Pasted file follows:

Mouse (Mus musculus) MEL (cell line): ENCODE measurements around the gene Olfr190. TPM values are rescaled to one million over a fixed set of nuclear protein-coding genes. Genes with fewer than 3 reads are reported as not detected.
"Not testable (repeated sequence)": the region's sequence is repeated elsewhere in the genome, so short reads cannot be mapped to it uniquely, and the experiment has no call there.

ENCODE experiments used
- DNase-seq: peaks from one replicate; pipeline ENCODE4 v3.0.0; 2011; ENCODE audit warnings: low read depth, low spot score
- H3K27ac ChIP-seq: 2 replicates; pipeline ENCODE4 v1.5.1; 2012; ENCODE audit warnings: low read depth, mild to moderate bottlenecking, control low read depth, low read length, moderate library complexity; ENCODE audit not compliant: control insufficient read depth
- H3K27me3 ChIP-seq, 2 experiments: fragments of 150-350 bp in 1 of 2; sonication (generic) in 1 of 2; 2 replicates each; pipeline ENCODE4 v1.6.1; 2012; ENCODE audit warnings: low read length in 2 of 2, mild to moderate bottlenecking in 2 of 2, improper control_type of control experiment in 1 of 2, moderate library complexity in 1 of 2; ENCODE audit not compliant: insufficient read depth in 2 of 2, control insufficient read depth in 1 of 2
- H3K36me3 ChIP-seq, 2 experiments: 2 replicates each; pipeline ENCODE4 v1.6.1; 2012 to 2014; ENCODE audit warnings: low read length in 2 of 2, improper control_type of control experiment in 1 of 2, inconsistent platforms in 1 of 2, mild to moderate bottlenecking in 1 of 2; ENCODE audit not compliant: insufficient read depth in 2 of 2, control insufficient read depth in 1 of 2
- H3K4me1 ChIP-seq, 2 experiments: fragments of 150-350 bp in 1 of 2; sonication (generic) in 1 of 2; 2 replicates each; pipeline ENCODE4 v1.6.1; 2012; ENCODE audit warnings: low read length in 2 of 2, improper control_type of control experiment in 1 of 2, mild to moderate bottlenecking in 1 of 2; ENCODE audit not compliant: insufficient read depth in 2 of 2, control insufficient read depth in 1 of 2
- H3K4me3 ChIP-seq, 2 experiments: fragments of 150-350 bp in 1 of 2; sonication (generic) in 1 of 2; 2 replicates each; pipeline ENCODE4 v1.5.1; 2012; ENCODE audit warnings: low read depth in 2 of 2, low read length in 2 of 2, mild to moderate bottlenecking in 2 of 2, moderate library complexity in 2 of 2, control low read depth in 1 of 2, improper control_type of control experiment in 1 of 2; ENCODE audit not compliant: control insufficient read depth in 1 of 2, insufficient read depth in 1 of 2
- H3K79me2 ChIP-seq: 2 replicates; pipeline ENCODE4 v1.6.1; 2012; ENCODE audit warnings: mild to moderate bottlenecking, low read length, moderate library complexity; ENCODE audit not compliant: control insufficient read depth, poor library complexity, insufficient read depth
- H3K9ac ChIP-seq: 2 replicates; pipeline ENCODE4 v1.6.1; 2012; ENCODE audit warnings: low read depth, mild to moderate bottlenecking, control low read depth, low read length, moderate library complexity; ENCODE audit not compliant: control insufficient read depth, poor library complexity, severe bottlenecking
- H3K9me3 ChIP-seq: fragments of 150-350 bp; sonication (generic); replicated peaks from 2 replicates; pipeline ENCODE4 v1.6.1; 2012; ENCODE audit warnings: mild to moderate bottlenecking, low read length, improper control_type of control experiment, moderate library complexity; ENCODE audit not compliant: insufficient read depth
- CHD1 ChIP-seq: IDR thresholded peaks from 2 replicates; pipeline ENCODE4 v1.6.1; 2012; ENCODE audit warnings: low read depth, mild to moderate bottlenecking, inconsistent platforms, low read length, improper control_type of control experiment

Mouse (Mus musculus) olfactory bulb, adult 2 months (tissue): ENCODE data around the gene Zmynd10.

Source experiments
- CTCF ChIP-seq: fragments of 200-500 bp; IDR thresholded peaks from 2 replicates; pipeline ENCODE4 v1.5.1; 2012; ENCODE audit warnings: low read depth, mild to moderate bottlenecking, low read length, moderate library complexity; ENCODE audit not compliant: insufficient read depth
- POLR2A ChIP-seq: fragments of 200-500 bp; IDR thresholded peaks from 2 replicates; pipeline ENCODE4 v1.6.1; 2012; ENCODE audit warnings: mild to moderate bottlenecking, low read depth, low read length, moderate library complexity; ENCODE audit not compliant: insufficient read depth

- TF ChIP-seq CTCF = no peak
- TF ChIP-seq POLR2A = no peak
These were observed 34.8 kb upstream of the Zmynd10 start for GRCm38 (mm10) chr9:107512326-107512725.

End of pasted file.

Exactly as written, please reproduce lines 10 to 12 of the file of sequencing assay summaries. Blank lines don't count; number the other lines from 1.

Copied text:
- H3K79me2 ChIP-seq: 2 replicates; pipeline ENCODE4 v1.6.1; 2012; ENCODE audit warnings: mild to moderate bottlenecking, low read length, moderate library complexity; ENCODE audit not compliant: control insufficient read depth, poor library complexity, insufficient read depth
- H3K9ac ChIP-seq: 2 replicates; pipeline ENCODE4 v1.6.1; 2012; ENCODE audit warnings: low read depth, mild to moderate bottlenecking, control low read depth, low read length, moderate library complexity; ENCODE audit not compliant: control insufficient read depth, poor library complexity, severe bottlenecking
- H3K9me3 ChIP-seq: fragments of 150-350 bp; sonication (generic); replicated peaks from 2 replicates; pipeline ENCODE4 v1.6.1; 2012; ENCODE audit warnings: mild to moderate bottlenecking, low read length, improper control_type of control experiment, moderate library complexity; ENCODE audit not compliant: insufficient read depth